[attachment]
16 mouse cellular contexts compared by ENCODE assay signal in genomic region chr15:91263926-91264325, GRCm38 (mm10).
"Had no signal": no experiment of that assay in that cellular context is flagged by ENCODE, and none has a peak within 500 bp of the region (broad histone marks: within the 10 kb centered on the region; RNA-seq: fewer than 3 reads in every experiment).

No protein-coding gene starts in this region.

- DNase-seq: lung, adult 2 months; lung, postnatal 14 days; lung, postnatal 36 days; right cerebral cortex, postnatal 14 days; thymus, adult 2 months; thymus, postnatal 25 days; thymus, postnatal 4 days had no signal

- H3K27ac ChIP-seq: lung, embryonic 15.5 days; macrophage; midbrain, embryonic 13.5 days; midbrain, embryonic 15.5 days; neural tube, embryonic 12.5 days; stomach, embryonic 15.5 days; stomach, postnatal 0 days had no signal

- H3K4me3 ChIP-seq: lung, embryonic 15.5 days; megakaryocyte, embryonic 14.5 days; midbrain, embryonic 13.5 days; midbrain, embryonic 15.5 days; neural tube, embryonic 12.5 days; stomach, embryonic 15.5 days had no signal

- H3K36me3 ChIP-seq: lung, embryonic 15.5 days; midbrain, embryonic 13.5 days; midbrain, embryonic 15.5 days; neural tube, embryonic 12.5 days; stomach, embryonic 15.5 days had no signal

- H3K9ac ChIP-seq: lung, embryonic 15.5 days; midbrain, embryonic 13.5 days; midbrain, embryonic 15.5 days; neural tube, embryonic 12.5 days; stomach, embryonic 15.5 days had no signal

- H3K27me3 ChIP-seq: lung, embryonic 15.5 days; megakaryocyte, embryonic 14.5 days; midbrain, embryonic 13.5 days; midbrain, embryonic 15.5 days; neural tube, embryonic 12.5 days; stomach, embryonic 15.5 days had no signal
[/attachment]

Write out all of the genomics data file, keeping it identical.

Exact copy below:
16 mouse cellular contexts compared by ENCODE assay signal in genomic region chr15:91263926-91264325, GRCm38 (mm10).
"Had no signal": no experiment of that assay in that cellular context is flagged by ENCODE, and none has a peak within 500 bp of the region (broad histone marks: within the 10 kb centered on the region; RNA-seq: fewer than 3 reads in every experiment).

No protein-coding gene starts in this region.

- DNase-seq: lung, adult 2 months; lung, postnatal 14 days; lung, postnatal 36 days; right cerebral cortex, postnatal 14 days; thymus, adult 2 months; thymus, postnatal 25 days; thymus, postnatal 4 days had no signal

- H3K27ac ChIP-seq: lung, embryonic 15.5 days; macrophage; midbrain, embryonic 13.5 days; midbrain, embryonic 15.5 days; neural tube, embryonic 12.5 days; stomach, embryonic 15.5 days; stomach, postnatal 0 days had no signal

- H3K4me3 ChIP-seq: lung, embryonic 15.5 days; megakaryocyte, embryonic 14.5 days; midbrain, embryonic 13.5 days; midbrain, embryonic 15.5 days; neural tube, embryonic 12.5 days; stomach, embryonic 15.5 days had no signal

- H3K36me3 ChIP-seq: lung, embryonic 15.5 days; midbrain, embryonic 13.5 days; midbrain, embryonic 15.5 days; neural tube, embryonic 12.5 days; stomach, embryonic 15.5 days had no signal

- H3K9ac ChIP-seq: lung, embryonic 15.5 days; midbrain, embryonic 13.5 days; midbrain, embryonic 15.5 days; neural tube, embryonic 12.5 days; stomach, embryonic 15.5 days had no signal

- H3K27me3 ChIP-seq: lung, embryonic 15.5 days; megakaryocyte, embryonic 14.5 days; midbrain, embryonic 13.5 days; midbrain, embryonic 15.5 days; neural tube, embryonic 12.5 days; stomach, embryonic 15.5 days had no signal